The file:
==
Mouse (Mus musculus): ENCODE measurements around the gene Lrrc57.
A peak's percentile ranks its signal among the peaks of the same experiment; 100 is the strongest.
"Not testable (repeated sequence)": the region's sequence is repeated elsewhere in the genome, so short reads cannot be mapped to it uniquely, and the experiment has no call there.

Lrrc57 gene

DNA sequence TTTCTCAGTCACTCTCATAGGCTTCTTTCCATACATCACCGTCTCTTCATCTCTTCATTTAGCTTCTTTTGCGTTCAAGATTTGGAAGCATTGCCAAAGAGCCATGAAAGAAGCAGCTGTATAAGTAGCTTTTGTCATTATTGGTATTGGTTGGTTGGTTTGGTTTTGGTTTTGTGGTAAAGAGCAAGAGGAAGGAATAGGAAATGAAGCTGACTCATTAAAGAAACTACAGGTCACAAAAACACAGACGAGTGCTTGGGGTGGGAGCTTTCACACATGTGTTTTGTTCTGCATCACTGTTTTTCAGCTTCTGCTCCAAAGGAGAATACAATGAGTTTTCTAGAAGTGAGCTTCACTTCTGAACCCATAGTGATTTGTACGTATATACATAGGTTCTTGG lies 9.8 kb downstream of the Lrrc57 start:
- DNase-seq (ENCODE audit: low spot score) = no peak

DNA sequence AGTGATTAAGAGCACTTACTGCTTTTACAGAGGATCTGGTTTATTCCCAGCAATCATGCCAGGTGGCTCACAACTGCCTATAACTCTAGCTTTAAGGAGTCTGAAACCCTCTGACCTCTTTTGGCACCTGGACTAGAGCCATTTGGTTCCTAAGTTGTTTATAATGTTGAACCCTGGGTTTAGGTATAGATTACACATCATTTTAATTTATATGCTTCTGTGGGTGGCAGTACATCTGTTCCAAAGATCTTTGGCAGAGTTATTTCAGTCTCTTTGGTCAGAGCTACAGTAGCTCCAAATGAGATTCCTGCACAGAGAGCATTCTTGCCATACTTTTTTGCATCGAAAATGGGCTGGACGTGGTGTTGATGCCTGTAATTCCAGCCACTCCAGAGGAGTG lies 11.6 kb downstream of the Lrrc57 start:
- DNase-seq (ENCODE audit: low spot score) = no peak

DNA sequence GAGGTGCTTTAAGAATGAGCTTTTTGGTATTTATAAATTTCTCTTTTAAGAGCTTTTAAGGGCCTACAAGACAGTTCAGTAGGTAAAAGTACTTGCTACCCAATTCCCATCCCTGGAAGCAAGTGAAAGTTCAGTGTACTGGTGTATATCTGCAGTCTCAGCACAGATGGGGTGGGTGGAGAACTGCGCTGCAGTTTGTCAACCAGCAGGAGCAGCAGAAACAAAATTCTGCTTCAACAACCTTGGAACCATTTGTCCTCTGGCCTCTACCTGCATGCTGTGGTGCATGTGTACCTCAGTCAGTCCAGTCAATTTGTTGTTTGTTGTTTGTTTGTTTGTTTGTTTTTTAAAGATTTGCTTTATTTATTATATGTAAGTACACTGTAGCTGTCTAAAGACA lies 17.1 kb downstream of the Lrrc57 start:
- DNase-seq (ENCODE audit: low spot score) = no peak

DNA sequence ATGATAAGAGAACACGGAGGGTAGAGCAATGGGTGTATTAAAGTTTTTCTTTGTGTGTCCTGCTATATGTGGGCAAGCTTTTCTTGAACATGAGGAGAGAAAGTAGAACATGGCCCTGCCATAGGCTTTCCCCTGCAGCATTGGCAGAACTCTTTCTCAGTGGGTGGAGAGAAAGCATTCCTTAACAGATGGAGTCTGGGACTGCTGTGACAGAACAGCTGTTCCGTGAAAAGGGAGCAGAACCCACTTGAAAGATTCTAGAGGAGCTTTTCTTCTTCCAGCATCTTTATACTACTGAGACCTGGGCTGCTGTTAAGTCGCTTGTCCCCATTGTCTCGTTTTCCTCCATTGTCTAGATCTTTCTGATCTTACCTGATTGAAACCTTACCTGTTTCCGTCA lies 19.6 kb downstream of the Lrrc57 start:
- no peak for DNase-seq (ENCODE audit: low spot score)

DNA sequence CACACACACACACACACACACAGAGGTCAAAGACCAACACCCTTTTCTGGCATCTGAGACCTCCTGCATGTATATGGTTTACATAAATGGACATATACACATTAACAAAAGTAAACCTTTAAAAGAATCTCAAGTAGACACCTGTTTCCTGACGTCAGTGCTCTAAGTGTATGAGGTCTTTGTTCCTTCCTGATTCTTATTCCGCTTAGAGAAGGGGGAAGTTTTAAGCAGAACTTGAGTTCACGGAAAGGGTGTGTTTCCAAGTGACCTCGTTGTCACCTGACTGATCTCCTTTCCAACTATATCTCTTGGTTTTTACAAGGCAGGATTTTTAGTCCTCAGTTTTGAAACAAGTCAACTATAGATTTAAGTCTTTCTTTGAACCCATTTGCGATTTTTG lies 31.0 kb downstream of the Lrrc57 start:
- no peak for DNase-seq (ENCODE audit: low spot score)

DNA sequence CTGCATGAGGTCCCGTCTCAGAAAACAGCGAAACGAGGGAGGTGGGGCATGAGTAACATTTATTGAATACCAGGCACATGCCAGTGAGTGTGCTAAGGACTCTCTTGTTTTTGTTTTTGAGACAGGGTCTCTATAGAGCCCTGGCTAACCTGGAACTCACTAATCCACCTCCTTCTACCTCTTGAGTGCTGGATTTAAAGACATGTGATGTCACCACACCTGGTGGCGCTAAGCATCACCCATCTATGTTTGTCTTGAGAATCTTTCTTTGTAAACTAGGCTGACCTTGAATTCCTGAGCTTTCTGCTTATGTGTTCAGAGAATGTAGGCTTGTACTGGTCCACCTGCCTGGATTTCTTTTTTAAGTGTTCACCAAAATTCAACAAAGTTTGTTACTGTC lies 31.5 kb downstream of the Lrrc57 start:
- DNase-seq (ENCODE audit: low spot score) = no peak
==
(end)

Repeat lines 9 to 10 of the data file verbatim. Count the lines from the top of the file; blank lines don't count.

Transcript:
DNA sequence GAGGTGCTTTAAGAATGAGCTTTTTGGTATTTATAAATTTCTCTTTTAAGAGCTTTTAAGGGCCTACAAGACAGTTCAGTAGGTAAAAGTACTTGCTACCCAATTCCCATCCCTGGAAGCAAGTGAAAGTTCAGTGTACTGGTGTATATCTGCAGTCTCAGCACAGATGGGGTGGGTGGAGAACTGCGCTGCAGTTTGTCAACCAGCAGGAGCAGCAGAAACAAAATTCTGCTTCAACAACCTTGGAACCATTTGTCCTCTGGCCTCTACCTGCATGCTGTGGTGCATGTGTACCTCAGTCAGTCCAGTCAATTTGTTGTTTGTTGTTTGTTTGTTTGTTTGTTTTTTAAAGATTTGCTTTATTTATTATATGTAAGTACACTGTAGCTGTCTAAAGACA lies 17.1 kb downstream of the Lrrc57 start:
- DNase-seq (ENCODE audit: low spot score) = no peak